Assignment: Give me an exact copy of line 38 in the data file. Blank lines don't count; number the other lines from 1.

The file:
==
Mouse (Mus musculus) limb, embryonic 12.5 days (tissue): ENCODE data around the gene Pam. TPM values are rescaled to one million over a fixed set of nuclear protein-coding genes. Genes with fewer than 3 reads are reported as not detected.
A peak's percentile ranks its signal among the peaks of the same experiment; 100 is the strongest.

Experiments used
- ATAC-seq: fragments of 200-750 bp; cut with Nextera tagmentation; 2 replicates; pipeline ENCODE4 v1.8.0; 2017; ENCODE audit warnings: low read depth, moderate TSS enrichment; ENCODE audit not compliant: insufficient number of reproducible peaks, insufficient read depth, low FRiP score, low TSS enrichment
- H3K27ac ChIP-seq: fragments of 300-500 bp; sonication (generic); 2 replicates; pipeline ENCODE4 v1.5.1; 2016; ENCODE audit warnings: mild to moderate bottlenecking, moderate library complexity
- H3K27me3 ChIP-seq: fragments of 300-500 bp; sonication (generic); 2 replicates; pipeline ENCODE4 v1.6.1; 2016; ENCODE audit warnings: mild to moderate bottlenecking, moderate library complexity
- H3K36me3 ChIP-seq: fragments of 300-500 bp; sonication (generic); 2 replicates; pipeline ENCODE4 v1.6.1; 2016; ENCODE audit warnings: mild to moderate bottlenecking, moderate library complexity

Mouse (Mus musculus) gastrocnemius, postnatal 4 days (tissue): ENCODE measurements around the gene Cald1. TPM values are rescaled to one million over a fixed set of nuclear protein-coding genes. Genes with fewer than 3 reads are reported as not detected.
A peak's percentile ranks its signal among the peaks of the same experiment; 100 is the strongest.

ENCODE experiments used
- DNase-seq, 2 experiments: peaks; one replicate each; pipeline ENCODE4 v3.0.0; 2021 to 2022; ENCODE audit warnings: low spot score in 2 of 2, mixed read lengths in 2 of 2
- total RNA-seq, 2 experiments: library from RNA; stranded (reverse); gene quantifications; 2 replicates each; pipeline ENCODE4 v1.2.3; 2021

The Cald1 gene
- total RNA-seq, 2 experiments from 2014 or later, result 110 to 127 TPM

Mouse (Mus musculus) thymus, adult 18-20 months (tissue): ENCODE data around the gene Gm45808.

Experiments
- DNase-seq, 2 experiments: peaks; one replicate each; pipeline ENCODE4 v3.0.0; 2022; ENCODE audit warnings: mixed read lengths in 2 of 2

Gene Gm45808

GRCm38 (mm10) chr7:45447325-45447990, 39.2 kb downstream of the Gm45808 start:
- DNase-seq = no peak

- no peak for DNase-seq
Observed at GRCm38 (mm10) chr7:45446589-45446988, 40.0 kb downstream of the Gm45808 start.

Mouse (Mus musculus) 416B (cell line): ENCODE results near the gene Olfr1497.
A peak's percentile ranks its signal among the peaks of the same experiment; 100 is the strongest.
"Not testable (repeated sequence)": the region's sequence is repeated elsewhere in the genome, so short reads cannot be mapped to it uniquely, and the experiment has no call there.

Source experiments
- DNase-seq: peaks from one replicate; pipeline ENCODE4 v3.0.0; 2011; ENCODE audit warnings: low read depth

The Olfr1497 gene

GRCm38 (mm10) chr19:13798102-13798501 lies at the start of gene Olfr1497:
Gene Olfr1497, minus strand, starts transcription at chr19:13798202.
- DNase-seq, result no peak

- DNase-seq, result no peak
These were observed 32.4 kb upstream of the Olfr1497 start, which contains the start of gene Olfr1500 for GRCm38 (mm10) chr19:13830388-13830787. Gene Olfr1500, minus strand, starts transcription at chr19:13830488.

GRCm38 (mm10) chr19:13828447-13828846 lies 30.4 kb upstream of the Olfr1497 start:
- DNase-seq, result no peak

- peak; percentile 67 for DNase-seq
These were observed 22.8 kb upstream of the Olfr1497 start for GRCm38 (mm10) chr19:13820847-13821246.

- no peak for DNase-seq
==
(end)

- no peak for DNase-seq